It's been an interesting couple of months for me. Just after Christmas, my father's health took a turn for the worse, and everything not family-related got put on hold for a while. When the doctors told us that he had less than two days to live, we prepared grimly for the inevitable end.
It's difficult times in Real Life that make you realize what's really important, and what is trivial. Over the Christmas holidays, I got really steamed about a disagreement I was having with a fellow EVE Online player. We were debating the merits of various wardec mechanics, mostly over Twitter. (By the way, arguing in 140-character snippets is perhaps the worst way ever to exchange ideas.) We had diametrically opposing views, and not making any progress on the issue. Mostly I was upset because he was being so utterly dismissive, while I was trying earnestly to be at least somewhat accommodating. It was becoming a supremely irritating discussion.
And then, Dad got sick, and I tabled everything for a while, including any involvement with EVE Online. When you are discussing end-of-life decisions with your dying father, the importance of pretend wars in a virtual space game fades quickly into insignificance.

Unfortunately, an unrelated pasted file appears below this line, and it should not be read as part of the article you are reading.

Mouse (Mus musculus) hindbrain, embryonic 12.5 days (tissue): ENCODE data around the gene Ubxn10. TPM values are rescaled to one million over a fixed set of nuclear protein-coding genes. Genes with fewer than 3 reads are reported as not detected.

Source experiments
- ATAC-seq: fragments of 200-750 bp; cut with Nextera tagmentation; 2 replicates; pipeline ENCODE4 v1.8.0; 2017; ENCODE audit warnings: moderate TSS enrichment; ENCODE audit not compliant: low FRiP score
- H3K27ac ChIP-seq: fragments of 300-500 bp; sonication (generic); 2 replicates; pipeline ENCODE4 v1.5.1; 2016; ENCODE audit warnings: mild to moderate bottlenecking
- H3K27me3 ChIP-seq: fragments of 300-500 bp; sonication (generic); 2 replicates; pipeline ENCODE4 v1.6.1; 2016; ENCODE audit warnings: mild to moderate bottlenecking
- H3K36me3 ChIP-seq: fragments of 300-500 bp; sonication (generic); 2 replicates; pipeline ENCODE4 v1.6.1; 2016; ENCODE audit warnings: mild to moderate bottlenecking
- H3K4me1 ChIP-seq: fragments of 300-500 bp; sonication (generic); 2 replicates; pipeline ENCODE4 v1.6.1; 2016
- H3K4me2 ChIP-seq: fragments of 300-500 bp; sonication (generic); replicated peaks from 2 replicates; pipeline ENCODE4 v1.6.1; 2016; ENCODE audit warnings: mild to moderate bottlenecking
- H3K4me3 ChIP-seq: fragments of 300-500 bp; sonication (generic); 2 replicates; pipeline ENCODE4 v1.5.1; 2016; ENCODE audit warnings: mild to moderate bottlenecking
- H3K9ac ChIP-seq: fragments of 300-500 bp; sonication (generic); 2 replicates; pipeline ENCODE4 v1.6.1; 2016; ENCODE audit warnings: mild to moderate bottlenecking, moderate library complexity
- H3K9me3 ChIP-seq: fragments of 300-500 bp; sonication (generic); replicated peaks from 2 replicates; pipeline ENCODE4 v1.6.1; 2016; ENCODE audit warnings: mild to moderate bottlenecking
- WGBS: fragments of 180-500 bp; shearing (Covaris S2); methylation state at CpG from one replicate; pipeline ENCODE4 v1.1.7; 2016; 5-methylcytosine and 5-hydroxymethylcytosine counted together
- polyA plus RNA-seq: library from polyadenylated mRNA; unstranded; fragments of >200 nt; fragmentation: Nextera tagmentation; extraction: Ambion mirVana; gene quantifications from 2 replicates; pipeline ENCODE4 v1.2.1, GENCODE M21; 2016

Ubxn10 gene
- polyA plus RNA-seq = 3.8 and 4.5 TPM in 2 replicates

Dad hung on, teetering on the edge of death, for two weeks. And then, amazingly, he began to recover, slowly but noticeably. We took him home - we brought in a nurse and hospice care. After another couple of weeks, he had improved well enough that we didn't need the nurse or hospice help any more. And now, he's walking around, albeit slowly, and feeling pretty good. We don't know how much time Dad has left, but I'm grateful for whatever we've been given.
When I finally started catching up on EVE Online events and news, I found that old discussion thread on wardec mechanics. I laughed heartily at myself - and at how much I let that debate bother me, nearly two months ago. I'm embarrassed at how relatively silly it seems now.
My Dad once told me: wisdom starts only when you develop the proper perspective. Things always seem far more important at the moment than they really are. Time and experience are better teachers than we understand, until we learn their lessons.
I've enjoyed getting back into EVE Online once again - not only have I been able to reconnect with old friends, but I find myself bringing a new perspective to the game. It doesn't seem nearly so important as before - and that feels very liberating. It's not that I value my time in EVE Online less - in fact, I now make an effort to get the most recreational value out of each moment I am logged in to the game. After all, as my father reminded me, we only have so much time, and we should always make the most of each precious second.
Fly safe! o7